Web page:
The latest look at the relationship between automakers and their suppliers shows once again how urgent it is that the Big 3 create consistent, mutually beneficial purchasing strategies that are guided by more than just getting the lowest price.
In that survey, by Planning Perspectives Inc., suppliers consistently rated the big Japanese automakers best in every measure.
Trust? It was highest at Toyota and Honda, lowest at Ford and General Motors.
Which automakers would suppliers be most eager to share their technology with? Toyota and Honda. Least eager? Ford and GM.
Which give the most rewards for cost-saving ideas? Honda and Nissan. The fewest rewards? Ford and GM.
And it's not just that annual study that tells the tale. A survey of suppliers conducted this year for Automotive News by J.D. Power and Associates ranked BMW, Nissan and Toyota as the best in North America at sparking supplier innovation.
Ask most any supplier for a candid assessment of its customers, and you'll get the same message: The Big 3 don't get it.
True, supplier relations are not a popularity contest. This business is brutal, and anyone who expects anything to be warm and fuzzy should look for another line of work.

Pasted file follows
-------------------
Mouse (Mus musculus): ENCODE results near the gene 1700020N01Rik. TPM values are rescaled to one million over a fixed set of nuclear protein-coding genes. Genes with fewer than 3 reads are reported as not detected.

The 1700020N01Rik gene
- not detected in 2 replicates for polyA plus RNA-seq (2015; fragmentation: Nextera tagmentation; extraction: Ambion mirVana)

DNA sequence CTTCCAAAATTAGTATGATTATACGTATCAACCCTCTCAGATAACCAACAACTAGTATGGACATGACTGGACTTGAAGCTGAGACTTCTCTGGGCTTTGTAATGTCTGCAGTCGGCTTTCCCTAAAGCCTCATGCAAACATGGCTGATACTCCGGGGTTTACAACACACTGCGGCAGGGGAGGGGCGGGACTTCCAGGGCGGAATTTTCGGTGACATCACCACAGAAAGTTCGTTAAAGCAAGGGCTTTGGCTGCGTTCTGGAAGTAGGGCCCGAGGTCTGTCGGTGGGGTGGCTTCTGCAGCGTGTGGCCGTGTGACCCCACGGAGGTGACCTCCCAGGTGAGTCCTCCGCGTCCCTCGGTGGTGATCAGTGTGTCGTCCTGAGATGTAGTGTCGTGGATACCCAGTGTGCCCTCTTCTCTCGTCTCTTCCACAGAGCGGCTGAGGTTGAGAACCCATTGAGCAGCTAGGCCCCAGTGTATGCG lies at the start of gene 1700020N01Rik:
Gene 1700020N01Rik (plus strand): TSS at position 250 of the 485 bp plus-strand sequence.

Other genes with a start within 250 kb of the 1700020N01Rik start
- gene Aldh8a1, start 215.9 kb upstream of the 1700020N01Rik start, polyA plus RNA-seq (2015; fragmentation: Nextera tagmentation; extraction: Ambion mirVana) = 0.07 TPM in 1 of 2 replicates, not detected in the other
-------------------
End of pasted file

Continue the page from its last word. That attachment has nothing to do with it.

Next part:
Nor are problems in the relationship always the fault of the automaker's purchasing department. Late engineering changes, for example, drive suppliers crazy - yet they're typically a red flag for problems in product development.
But consistent, dependable and fair purchasing philosophies make a huge difference. Honda and Toyota remain beacons of consistency, and their suppliers reward them with better technology and lower costs.
The strong sales and profit records of those companies are testaments to their strategies.
Ford, GM and Chrysler, meanwhile, seem to bounce from initiative to initiative, from cooperation to confrontation, as their CEOs, purchasing chiefs and fortunes come and go.
Each of the Big 3 is once again trying to get its house in order. Each needs to remember that a purchasing policy that relies chiefly on beating down prices won't yield much.
Working with suppliers to succeed together - listening for new solutions and being open to innovations - clearly works better. And it doesn't cost any more.